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Addict Behav. 2018 Mar;78:124-130. doi: 10.1016/j.addbeh.2017.11.009. Epub 2017 Nov 7.

Social discomfort moderates the relationship between drinking in response to negative affect and solitary drinking in underage drinkers.

Author information

1
Department of Psychology, Carnegie Mellon University, 5000 Forbes Avenue, Pittsburgh, PA, 15213, USA. Electronic address: cskrzyns@andrew.cmu.edu.
2
Department of Psychology, Carnegie Mellon University, 5000 Forbes Avenue, Pittsburgh, PA, 15213, USA. Electronic address: kasey@andrew.cmu.edu.
3
Department of Psychiatry, University of Pittsburgh, 3811 O'Hara St, Pittsburgh, PA 15213, USA.

Abstract

OBJECTIVE:

Research shows that solitary drinking is associated with negative reinforcement motives (i.e., relieving negative affect). An untested hypothesis proposes that this association may be especially strong for individuals who experience social discomfort. This study aimed to 1) replicate findings linking solitary drinking to social discomfort (i.e., loneliness, social anxiety, and lack of perceived social support), alcohol problems, and drinking in response to negative affect (i.e., drinking to cope motives and inability to resist alcohol during negative affect), and 2) investigate whether greater social discomfort moderates the relationship between drinking in response to negative affect and solitary drinking in underage drinkers.

METHOD:

Current alcohol drinkers ages 18 to 20 (N=664) recruited from a TurkPrime panel reported the percentage of time they drank solitarily and completed measures assessing social discomfort, drinking in response to negative affect, and alcohol involvement. Structural equation modeling was used to test the moderation model.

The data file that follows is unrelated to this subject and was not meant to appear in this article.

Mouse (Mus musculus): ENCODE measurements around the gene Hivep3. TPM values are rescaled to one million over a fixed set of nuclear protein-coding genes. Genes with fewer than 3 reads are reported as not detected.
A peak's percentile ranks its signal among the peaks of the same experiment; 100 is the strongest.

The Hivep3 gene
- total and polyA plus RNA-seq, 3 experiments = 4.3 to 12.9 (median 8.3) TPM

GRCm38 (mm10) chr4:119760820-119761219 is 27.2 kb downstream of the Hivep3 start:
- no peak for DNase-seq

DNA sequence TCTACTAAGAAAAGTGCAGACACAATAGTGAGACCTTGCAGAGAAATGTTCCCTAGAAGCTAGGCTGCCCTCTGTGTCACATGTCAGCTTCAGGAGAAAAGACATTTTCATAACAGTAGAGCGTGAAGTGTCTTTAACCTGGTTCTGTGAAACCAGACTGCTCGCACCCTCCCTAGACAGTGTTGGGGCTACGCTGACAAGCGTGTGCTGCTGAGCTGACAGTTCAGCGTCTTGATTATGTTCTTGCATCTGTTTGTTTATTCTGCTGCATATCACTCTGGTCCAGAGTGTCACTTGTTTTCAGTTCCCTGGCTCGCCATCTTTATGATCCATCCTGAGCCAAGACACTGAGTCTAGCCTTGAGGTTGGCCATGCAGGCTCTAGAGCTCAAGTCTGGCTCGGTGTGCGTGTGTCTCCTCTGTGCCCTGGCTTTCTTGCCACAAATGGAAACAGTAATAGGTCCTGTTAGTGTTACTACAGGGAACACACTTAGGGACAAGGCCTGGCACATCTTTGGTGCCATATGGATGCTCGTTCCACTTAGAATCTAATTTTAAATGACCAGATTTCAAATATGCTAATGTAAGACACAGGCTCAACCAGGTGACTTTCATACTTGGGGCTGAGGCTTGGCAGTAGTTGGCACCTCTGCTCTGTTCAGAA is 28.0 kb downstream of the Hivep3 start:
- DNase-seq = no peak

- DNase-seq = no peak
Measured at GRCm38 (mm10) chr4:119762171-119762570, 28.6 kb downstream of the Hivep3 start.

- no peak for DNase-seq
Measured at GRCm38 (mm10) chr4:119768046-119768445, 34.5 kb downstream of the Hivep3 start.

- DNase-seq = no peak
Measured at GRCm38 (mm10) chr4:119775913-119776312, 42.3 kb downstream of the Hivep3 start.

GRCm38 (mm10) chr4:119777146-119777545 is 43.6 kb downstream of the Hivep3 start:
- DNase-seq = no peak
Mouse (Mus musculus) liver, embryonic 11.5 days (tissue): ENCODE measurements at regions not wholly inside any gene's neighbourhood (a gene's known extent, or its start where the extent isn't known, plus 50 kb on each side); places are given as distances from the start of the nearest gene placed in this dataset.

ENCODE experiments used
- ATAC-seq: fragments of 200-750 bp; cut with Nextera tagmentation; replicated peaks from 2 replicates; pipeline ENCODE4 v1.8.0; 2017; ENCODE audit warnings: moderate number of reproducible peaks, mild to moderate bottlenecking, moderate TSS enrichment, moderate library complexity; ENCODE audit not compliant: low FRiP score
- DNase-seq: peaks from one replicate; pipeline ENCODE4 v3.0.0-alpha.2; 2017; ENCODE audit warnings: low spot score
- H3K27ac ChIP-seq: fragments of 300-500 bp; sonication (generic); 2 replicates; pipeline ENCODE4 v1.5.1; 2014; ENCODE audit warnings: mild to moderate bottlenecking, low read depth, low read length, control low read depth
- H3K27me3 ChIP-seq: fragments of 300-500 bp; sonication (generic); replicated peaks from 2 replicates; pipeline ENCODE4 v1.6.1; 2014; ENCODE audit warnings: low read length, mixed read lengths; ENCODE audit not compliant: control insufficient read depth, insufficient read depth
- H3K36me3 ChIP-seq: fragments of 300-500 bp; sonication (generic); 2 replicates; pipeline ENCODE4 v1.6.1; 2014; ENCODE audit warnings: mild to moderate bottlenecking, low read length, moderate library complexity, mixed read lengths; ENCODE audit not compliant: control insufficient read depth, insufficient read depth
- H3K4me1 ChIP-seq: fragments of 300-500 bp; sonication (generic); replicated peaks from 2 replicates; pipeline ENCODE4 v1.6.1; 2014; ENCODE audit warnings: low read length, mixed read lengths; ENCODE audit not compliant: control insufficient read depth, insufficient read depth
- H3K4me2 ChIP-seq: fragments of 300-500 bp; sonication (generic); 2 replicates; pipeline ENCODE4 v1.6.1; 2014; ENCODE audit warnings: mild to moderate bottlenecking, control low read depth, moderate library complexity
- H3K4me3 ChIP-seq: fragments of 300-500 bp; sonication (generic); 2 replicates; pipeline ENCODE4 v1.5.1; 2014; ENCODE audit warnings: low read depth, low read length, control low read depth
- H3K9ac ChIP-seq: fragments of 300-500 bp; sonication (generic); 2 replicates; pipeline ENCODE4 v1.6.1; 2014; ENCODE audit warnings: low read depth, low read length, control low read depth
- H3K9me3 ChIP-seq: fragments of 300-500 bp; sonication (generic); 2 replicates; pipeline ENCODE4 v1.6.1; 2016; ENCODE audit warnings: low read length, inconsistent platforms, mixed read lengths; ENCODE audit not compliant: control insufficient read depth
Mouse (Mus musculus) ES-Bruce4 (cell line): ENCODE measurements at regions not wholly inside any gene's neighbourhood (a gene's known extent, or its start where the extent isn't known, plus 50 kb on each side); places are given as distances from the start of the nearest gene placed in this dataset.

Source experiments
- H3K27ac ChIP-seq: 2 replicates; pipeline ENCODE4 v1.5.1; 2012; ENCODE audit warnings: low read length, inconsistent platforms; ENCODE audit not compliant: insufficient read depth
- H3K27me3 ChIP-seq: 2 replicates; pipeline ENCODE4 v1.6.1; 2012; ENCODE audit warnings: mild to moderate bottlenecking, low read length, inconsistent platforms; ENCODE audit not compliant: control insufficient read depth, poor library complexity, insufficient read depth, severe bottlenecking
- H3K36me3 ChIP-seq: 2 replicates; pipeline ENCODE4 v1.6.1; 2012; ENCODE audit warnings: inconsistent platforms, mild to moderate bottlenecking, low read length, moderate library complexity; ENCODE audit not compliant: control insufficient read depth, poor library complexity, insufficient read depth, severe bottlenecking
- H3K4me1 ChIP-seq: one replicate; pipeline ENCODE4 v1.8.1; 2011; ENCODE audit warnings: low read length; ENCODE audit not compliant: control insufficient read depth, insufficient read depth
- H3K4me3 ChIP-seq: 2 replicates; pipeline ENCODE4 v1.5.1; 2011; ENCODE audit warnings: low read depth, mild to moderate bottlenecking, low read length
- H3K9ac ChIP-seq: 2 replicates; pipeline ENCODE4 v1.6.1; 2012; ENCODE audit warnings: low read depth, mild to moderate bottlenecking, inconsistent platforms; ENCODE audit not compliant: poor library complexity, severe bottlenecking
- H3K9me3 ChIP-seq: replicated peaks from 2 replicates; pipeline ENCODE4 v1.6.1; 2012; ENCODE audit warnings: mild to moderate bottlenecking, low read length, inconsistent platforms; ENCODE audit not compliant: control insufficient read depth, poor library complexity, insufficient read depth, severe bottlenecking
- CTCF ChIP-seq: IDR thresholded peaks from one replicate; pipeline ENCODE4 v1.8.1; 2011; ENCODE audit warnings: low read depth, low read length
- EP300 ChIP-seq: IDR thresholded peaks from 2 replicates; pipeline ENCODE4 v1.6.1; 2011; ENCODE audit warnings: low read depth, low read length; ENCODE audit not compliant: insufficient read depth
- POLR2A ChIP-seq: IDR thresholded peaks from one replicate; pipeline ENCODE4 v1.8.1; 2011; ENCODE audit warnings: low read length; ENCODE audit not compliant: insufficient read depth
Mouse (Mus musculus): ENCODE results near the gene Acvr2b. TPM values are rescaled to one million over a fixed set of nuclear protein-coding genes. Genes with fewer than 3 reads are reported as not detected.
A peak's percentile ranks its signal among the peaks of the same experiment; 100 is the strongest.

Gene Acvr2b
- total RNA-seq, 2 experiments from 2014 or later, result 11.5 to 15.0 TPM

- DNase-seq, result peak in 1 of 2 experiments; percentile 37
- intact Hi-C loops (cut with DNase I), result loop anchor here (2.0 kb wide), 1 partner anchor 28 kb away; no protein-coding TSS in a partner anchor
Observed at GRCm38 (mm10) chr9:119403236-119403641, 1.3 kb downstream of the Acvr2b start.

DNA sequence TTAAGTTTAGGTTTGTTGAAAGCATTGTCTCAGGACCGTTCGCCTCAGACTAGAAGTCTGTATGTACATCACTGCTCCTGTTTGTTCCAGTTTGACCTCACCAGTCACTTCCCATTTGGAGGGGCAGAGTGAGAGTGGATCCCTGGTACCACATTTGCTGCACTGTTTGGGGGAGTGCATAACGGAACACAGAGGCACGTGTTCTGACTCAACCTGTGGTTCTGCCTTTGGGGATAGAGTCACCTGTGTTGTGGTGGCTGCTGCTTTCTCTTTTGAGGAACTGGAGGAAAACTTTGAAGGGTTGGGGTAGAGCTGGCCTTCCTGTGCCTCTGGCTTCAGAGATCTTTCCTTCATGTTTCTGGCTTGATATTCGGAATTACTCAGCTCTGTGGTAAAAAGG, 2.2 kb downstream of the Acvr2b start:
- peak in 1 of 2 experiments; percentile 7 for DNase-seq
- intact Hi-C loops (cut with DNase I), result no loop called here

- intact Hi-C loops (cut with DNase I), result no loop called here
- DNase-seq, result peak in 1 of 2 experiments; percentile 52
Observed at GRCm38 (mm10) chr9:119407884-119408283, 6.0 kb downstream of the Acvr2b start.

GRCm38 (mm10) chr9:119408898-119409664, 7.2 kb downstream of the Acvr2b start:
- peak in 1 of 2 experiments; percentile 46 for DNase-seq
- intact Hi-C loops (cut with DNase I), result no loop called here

RESULTS:

Results replicated prior literature supporting the first aim. For the second aim, analyses indicated a positive association between solitary drinking and drinking in response to negative affect across all individuals, but contrary to prediction, this relationship was stronger for individuals with lower, rather than higher, social discomfort.

CONCLUSION:

Underage drinkers with lower, rather than higher, social discomfort appear to be at greater risk for drinking alone. These findings may inform our understanding of individuals at greatest risk for drinking alone and promote new avenues for intervention.

KEYWORDS:

Drinking to cope; Negative affect; Social discomfort; Solitary drinking; Underage drinkers

PMID:
29154151
PMCID:
PMC5791525
DOI:
10.1016/j.addbeh.2017.11.009
[Indexed for MEDLINE]
Free PMC Article

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